As Ben Goldacre once said,
“[T]he Daily Mail does have an ongoing ontological program to divide all inanimate objects into ones that will either cause or cure cancer.”
The result? Brits are now “‘wary over cancer advice'”.
The YouGov survey of 2,400 people for the World Cancer Research Fund (WCRF) found more than half thought scientists were always changing their minds.
More than a quarter said health advice changed constantly and the best approach was to ignore it completely.
Seriously, readers of British newspapers can be forgiven for not having a clue about cancer advice. The WCRF has to compete on a daily basis with stories about cancer-causing and cancer-preventing chocolate, red wine, red meat, lipstick, and on and on and on.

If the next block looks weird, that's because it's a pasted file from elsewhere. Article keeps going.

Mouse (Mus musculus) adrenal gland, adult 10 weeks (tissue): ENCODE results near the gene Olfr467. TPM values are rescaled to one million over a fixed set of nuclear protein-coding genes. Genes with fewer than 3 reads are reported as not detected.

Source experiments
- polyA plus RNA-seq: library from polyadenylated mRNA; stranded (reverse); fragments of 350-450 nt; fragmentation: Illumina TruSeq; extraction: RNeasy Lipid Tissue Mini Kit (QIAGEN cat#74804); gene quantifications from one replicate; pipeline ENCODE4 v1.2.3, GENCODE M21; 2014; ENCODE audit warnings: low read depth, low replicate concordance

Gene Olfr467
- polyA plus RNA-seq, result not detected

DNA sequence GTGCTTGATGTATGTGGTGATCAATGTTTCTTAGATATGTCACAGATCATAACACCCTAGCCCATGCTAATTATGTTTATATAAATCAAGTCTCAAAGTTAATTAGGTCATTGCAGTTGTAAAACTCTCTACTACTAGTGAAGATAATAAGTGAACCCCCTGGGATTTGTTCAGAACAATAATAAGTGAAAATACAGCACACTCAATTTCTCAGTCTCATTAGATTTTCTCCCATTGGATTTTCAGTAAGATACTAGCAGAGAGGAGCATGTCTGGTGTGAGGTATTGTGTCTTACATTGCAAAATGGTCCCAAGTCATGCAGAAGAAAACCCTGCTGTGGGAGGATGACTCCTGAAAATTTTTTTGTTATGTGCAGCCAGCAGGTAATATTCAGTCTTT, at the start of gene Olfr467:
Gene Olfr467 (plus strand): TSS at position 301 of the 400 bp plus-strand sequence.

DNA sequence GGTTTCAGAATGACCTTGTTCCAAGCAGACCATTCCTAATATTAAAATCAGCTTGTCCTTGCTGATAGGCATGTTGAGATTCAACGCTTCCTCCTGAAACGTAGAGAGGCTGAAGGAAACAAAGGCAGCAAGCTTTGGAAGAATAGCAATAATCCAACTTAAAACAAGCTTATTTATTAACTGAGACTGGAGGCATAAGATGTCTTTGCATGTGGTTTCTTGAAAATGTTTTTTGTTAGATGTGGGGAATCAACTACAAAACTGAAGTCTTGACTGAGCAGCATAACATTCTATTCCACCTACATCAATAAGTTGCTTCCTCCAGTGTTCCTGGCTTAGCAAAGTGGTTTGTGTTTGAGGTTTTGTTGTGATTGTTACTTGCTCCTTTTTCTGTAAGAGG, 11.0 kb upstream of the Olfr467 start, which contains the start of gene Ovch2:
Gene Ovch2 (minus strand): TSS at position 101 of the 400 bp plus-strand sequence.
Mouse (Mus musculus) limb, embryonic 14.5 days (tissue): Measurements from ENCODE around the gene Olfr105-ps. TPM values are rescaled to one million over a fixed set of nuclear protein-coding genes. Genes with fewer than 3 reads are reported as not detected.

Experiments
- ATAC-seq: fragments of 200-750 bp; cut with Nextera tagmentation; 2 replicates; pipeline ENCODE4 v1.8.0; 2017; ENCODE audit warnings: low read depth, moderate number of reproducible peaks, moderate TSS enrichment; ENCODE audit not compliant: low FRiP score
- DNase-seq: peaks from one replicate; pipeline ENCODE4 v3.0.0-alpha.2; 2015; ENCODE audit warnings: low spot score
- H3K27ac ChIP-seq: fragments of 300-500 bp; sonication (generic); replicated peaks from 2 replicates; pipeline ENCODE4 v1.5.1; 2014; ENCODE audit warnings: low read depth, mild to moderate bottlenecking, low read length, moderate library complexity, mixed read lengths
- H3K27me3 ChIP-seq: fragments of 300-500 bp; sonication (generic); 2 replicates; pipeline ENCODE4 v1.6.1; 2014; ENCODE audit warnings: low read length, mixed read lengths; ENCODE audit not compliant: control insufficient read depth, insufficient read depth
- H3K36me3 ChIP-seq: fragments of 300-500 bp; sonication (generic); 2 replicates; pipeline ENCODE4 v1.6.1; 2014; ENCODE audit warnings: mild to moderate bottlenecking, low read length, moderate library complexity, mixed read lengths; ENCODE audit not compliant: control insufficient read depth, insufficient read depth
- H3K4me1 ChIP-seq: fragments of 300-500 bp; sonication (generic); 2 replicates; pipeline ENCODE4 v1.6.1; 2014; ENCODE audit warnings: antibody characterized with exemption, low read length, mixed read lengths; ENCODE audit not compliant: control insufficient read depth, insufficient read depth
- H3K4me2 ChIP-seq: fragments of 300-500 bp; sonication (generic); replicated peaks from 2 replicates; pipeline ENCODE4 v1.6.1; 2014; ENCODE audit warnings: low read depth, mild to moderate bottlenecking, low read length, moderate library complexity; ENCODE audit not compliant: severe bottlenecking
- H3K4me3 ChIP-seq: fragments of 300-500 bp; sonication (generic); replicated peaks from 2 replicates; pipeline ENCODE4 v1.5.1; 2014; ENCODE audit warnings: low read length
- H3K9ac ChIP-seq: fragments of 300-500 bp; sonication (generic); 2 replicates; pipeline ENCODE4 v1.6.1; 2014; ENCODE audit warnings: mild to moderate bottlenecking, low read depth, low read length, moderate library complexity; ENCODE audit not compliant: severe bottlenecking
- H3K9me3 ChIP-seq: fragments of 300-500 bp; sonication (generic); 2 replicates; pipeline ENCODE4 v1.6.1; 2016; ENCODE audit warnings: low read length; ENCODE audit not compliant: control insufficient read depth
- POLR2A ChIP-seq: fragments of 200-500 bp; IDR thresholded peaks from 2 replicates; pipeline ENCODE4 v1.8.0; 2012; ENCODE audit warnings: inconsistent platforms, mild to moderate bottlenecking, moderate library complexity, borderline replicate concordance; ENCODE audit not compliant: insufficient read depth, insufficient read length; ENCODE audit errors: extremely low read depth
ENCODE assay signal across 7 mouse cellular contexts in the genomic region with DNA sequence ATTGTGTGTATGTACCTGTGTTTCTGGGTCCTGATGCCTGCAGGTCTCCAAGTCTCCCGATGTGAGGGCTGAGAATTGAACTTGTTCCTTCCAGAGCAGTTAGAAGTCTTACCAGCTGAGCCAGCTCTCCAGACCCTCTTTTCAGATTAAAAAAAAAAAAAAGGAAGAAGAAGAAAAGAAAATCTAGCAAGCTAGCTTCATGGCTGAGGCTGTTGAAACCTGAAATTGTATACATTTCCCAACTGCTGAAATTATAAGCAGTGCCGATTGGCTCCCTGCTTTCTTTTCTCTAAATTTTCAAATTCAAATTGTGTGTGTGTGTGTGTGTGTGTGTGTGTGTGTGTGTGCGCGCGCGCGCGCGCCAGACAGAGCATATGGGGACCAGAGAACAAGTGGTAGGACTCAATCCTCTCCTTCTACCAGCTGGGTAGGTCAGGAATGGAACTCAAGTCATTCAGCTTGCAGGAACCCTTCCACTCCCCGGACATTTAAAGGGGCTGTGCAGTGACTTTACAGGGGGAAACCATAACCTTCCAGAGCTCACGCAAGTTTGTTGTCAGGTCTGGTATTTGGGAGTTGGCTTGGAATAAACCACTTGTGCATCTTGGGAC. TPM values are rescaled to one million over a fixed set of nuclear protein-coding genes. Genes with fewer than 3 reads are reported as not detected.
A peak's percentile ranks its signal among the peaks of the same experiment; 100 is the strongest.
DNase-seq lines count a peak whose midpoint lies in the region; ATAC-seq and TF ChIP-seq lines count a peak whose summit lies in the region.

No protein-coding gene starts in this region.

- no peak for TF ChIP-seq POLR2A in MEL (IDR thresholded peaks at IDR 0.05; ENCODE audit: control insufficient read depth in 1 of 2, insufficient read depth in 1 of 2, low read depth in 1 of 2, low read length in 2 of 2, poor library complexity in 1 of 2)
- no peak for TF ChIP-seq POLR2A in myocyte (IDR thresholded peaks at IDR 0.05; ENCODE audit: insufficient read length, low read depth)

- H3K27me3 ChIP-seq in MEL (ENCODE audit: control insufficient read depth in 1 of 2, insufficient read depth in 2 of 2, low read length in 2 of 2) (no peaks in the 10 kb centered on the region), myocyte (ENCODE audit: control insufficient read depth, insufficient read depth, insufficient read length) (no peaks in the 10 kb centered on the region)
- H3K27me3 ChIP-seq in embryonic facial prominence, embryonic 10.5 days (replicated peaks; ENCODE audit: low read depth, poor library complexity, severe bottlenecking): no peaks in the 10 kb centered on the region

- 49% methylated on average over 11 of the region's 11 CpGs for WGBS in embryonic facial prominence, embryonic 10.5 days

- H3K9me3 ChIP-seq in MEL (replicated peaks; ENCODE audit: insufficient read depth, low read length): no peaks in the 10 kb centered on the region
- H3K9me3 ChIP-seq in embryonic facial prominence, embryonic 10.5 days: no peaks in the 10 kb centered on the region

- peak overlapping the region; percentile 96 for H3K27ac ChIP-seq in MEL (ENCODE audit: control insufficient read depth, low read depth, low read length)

But it isn’t all that complicated. As the WCRF put it,
“The fact is that WCRF and other cancer charities agree on the best ways of reducing cancer risk and this advice has stayed broadly the same for quite a long time.
“A decade ago, we were recommending that people eat a plant-based diet, be physically active and maintain a healthy weight and this is still the case today.”